What will it take to eliminate preventable maternal deaths?

  title={What will it take to eliminate preventable maternal deaths?},
  author={Kate Gilmore and Tedros Adhanom Gebreyesus},
  journal={The Lancet},

Levels and Causes of Maternal Mortality and Morbidity

This chapter addresses the extent and nature of maternal mortality and morbidity and serves as a backdrop to subsequent chapters on obstetric interventions in LICs.

Chapter 3 . Levels and Causes of Maternal Morbidity and Mortality

The chapter introduces what is known about the determinants of these risks as well as broader reproductive rights and inter-sectorial approaches and the acceleration of maternal deaths reduction will require improving quality of care in referral and primary health care facilities.

Epidemiological profi le of maternal mortality

Objective: To know the epidemiological profi le of maternal mortality in Juiz de Fora, a city in the state of Minas Gerais. Data collection was carried out from April to December 2016. Method:

Epidemiological profile of maternal mortality.

Cesarean section rates are high and prenatal adherence is lower than that expected, which could justify the number of deaths in the period studied.

Towards elimination of maternal deaths: maternal deaths surveillance and response

MDSR systems are not yet established in most countries and have potential added value for policy making and accountability and can build on existing efforts to conduct maternal death reviews, verbal autopsies and confidential enquiries.

Setting up facility‐based maternal death reviews in Nigeria

  • F. AchemCo Agboghoroma
  • Medicine, Political Science
    BJOG : an international journal of obstetrics and gynaecology
  • 2014
Recent reports indicate that only a few developing countries including South Africa, Malaysia, Egypt and Jamaica have achieved a comprehensive programme or system of maternal death audit in the form of confidential enquiry into maternal deaths.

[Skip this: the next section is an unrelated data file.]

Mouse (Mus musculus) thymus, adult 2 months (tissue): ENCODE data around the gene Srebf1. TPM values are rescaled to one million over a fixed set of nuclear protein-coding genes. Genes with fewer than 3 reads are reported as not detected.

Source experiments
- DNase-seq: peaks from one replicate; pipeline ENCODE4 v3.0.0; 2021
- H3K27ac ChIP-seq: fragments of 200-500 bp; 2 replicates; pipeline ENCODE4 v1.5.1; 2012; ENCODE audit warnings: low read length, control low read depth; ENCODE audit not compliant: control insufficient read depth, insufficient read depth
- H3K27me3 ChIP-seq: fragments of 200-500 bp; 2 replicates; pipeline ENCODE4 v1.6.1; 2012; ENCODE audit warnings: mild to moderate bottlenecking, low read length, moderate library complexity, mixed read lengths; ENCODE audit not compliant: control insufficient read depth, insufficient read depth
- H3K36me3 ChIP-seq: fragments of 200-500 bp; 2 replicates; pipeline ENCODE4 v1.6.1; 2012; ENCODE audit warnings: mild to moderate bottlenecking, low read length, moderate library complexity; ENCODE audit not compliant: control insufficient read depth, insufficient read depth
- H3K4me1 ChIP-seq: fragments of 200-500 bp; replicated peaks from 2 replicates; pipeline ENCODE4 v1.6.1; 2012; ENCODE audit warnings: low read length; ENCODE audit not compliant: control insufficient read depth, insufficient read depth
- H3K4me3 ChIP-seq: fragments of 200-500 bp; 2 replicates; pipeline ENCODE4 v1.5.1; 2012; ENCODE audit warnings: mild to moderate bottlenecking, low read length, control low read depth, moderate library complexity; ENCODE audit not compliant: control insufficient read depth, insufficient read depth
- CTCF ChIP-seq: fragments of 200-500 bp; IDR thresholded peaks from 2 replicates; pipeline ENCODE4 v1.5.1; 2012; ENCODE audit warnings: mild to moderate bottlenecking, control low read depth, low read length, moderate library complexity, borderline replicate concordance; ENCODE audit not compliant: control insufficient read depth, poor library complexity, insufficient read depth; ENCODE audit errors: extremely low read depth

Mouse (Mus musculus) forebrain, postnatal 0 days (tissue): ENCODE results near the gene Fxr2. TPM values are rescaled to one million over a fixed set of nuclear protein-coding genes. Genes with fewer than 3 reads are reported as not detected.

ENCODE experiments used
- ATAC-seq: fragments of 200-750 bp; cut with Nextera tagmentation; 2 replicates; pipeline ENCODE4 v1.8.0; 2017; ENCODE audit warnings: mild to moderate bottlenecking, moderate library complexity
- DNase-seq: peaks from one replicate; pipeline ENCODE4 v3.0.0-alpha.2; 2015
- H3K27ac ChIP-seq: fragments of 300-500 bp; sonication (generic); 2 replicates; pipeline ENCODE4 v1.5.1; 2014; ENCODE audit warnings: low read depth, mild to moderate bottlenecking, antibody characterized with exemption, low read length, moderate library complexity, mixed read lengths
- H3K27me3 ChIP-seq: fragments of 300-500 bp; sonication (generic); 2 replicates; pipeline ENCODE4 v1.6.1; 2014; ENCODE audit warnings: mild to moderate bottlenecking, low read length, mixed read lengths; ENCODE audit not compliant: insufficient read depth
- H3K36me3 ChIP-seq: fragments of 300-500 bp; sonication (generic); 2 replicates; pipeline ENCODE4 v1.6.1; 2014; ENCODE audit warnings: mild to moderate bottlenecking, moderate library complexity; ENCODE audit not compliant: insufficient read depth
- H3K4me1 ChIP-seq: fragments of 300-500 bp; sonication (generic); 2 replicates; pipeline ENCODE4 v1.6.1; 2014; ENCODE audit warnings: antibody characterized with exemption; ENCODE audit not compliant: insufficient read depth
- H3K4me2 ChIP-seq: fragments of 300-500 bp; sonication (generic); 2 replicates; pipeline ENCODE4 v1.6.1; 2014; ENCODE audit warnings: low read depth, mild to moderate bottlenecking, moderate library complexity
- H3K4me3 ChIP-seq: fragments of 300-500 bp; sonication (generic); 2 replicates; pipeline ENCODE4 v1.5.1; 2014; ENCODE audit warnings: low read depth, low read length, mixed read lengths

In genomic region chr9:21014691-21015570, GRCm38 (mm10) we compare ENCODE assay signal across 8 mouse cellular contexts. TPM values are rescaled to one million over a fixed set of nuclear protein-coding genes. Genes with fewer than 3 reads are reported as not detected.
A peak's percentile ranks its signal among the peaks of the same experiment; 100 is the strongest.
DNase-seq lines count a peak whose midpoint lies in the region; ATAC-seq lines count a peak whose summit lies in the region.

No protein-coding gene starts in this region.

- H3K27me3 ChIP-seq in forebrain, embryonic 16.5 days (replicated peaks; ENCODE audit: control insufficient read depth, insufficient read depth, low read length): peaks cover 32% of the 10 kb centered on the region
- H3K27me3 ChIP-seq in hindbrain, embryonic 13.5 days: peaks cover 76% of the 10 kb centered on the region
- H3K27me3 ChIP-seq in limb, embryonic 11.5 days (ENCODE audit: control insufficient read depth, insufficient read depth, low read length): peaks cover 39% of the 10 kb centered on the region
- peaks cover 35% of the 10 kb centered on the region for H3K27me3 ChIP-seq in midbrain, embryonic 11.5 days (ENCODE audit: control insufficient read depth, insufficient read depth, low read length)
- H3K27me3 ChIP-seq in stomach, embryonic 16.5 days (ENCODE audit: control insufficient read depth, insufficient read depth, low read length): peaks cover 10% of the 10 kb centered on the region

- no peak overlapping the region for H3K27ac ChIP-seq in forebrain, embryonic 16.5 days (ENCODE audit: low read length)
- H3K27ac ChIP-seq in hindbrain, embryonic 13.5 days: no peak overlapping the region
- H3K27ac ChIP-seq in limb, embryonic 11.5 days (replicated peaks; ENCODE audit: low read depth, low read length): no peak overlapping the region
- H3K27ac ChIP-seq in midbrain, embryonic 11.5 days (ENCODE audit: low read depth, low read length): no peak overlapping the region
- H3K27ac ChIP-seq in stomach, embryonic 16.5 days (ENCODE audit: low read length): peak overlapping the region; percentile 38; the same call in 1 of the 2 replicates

Maternal and Perinatal Mortality: A snapshot on the Egyptian situation.

This review aimed at highlighting the situation of maternal and perinatal mortality in Egypt, with special emphasis on one of the common cause of maternal mortality namely postpartum hemorrhage.

Original research article Missed opportunities for family planning: an analysis of pregnancy risk and contraceptive method use among postpartum women in 21 low- and middle-income countries ☆,☆☆

The approach of estimating pregnancy risk by postpartum timing confirms a high probability for pregnancies to be less than optimally spaced within 2 years of a prior birth and suggests that special consideration is needed to effectively reach this population with the right messages and services.

Multivariate Analysis of Maternal Mortality with Implications for Community Participatory Action Learning

It is concluded that policies and programs targeted at mobilizing communities to identify danger signs and activate emergency transport systems and the introduction of creating innovative digital health tools can help providers deliver higher quality services more effectively.



Maternal death surveillance and response.

A maternal death surveillance and response system that includes maternal death identification, reporting, review and response can provide the essential information to stimulate and guide actions to prevent future maternal deaths and improve the measurement of maternal mortality.

Levels and trends of contraceptive prevalence and estimate of unmet need for family planning in Rwanda: Further analysis of the Rwanda Demographic and Health Surveys, 2000–2007/08

The level of unmet need for family planning among women currently in union in Rwanda in 2007-08 has dropped most likely due to an increase in the use of contraception particularly for the purpose of limiting births.

Trends in maternal mortality: 1990 to 2010. WHO UNICEF UNFPA and the World Bank estimates.

Millennium Development Goal (MDG) 5 Target 5A calls for the reduction of maternal mortality ratio by three quarters between 1990 and 2015. It has been a challenge to assess the extent of progress due

Adding it up: Costs and benefits of contraceptive services. Estimates for 2012.

The proportion of married women using modern contraceptives in the developing world as a whole barely changed between 2008 and 2012 and larger-than-average increases were seen in Eastern Africa and Southeast Asia but there was no increase in Western Africa and Middle Africa.